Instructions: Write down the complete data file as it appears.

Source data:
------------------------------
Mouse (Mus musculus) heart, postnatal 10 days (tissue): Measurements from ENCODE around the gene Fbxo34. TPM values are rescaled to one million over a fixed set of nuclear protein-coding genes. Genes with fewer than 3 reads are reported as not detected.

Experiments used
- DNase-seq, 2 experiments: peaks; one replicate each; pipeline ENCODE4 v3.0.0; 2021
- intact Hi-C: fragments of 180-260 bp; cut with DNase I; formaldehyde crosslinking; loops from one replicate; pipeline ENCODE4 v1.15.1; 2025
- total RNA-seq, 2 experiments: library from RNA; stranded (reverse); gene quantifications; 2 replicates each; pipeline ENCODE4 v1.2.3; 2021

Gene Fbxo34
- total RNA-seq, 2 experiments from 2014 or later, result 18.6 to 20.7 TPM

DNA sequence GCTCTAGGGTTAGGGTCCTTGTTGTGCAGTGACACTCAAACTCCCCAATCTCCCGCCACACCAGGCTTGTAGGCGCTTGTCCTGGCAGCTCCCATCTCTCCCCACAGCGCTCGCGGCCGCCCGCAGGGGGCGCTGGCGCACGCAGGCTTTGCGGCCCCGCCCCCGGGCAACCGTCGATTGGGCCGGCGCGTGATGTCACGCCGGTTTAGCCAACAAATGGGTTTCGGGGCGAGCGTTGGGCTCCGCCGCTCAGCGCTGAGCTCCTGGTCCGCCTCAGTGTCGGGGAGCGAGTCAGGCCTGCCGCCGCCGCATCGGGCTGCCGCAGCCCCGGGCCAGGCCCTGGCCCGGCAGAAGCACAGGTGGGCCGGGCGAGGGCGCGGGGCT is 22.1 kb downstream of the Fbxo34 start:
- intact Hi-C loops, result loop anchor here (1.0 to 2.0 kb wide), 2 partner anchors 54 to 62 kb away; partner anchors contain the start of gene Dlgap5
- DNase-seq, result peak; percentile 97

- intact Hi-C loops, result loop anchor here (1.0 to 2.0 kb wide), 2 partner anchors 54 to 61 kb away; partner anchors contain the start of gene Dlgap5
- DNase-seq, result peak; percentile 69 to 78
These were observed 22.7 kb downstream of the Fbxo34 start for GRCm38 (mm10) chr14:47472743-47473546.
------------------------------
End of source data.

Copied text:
Mouse (Mus musculus) heart, postnatal 10 days (tissue): Measurements from ENCODE around the gene Fbxo34. TPM values are rescaled to one million over a fixed set of nuclear protein-coding genes. Genes with fewer than 3 reads are reported as not detected.

Experiments used
- DNase-seq, 2 experiments: peaks; one replicate each; pipeline ENCODE4 v3.0.0; 2021
- intact Hi-C: fragments of 180-260 bp; cut with DNase I; formaldehyde crosslinking; loops from one replicate; pipeline ENCODE4 v1.15.1; 2025
- total RNA-seq, 2 experiments: library from RNA; stranded (reverse); gene quantifications; 2 replicates each; pipeline ENCODE4 v1.2.3; 2021

Gene Fbxo34
- total RNA-seq, 2 experiments from 2014 or later, result 18.6 to 20.7 TPM

DNA sequence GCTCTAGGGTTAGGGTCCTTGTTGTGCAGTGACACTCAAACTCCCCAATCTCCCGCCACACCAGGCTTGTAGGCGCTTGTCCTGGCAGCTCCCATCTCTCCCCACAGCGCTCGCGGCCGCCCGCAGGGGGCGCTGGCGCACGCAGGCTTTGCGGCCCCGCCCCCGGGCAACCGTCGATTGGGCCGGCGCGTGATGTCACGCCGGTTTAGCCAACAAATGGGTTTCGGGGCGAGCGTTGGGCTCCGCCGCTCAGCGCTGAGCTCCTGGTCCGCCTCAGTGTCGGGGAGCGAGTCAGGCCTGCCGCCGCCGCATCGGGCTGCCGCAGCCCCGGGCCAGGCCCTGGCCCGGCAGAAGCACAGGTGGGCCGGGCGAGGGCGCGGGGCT is 22.1 kb downstream of the Fbxo34 start:
- intact Hi-C loops, result loop anchor here (1.0 to 2.0 kb wide), 2 partner anchors 54 to 62 kb away; partner anchors contain the start of gene Dlgap5
- DNase-seq, result peak; percentile 97

- intact Hi-C loops, result loop anchor here (1.0 to 2.0 kb wide), 2 partner anchors 54 to 61 kb away; partner anchors contain the start of gene Dlgap5
- DNase-seq, result peak; percentile 69 to 78
These were observed 22.7 kb downstream of the Fbxo34 start for GRCm38 (mm10) chr14:47472743-47473546.